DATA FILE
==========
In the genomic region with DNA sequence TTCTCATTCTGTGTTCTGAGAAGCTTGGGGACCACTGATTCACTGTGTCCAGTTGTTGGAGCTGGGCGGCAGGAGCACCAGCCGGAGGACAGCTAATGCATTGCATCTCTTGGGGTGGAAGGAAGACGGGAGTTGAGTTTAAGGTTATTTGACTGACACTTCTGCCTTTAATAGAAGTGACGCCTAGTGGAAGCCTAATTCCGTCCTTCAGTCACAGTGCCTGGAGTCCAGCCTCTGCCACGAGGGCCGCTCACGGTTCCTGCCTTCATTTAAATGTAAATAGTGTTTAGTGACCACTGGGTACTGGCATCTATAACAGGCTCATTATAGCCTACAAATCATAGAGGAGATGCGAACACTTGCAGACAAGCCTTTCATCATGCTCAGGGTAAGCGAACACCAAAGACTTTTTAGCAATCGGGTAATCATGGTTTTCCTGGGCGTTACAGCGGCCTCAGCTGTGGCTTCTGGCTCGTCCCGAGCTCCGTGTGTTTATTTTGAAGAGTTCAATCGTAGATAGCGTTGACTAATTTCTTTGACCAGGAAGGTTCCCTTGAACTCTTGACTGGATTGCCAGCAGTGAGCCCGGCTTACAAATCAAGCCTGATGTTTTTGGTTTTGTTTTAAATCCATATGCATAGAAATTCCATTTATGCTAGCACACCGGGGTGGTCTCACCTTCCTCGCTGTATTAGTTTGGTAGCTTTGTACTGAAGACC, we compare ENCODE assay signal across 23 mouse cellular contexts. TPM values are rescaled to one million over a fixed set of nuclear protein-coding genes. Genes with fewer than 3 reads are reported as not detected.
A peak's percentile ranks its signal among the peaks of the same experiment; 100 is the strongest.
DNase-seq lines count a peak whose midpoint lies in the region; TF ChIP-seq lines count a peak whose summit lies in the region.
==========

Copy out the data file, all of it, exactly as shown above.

In the genomic region with DNA sequence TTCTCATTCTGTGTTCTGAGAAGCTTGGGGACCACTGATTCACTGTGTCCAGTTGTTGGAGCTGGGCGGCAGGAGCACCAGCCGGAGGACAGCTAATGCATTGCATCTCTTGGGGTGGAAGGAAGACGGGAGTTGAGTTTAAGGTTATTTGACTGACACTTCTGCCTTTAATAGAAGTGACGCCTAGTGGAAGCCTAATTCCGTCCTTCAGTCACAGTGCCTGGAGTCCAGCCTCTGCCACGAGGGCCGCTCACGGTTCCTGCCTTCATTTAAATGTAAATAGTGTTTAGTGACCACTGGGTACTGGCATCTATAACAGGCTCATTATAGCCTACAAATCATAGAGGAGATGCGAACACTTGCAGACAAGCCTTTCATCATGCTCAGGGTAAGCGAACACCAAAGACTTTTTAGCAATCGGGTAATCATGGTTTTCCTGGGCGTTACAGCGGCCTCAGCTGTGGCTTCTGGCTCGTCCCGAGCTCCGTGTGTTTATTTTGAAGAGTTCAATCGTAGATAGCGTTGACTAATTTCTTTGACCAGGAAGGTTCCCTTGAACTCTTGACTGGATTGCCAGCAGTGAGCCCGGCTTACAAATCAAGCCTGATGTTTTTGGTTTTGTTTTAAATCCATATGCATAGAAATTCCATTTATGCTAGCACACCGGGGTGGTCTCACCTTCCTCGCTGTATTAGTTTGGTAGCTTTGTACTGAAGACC, we compare ENCODE assay signal across 23 mouse cellular contexts. TPM values are rescaled to one million over a fixed set of nuclear protein-coding genes. Genes with fewer than 3 reads are reported as not detected.
A peak's percentile ranks its signal among the peaks of the same experiment; 100 is the strongest.
DNase-seq lines count a peak whose midpoint lies in the region; TF ChIP-seq lines count a peak whose summit lies in the region.